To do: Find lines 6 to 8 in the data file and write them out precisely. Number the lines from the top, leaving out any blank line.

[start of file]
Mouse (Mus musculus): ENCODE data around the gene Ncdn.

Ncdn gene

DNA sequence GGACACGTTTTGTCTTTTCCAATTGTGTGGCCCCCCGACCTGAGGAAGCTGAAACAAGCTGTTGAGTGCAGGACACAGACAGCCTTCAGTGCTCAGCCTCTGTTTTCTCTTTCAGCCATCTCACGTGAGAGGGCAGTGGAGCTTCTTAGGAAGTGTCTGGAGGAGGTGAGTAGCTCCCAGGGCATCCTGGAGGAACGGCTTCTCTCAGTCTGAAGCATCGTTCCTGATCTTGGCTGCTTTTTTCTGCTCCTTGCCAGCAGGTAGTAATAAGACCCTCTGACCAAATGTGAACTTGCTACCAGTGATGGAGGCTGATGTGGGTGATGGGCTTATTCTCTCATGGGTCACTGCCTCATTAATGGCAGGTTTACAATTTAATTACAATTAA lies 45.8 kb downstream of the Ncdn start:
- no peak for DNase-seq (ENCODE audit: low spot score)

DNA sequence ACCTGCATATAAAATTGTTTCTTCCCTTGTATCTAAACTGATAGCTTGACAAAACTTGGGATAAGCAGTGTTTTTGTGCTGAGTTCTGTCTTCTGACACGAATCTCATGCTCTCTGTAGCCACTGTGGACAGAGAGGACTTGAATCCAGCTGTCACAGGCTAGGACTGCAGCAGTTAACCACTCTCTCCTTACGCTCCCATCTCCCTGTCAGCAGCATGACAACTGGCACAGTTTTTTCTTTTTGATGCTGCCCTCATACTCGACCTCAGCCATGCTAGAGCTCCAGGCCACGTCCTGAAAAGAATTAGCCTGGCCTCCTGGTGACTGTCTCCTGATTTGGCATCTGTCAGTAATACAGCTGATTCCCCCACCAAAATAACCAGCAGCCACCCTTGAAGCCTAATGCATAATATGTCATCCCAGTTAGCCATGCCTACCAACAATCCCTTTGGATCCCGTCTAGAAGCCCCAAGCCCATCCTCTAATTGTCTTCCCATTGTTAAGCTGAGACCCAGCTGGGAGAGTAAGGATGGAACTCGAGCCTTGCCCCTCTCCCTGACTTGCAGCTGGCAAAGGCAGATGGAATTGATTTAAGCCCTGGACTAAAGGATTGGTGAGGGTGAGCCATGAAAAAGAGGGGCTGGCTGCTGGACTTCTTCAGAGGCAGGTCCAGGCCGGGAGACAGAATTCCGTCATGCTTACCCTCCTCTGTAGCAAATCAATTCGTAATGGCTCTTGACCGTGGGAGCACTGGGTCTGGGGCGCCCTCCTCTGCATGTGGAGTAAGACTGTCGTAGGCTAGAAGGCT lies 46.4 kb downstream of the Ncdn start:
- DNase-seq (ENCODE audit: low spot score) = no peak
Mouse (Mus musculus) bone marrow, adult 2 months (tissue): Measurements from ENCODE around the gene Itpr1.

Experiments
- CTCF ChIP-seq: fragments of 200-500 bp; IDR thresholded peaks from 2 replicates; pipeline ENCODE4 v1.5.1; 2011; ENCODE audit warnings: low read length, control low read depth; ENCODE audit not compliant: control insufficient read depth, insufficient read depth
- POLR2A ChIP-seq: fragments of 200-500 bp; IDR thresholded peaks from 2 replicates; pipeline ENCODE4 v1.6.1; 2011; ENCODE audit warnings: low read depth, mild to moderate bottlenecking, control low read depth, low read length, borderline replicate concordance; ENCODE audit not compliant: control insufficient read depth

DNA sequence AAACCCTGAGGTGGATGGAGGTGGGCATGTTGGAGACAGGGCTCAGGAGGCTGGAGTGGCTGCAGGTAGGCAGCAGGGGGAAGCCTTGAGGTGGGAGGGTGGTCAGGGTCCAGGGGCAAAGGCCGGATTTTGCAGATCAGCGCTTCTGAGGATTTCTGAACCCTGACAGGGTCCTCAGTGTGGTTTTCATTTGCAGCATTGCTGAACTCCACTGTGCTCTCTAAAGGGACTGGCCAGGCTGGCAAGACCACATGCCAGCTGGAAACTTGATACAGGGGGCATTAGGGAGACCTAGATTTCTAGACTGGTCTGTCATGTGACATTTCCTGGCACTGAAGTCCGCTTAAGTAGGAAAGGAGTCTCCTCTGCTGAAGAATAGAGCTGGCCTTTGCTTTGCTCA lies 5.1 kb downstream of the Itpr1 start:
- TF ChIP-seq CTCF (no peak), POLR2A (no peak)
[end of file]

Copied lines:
- DNase-seq (ENCODE audit: low spot score) = no peak
Mouse (Mus musculus) bone marrow, adult 2 months (tissue): Measurements from ENCODE around the gene Itpr1.

Experiments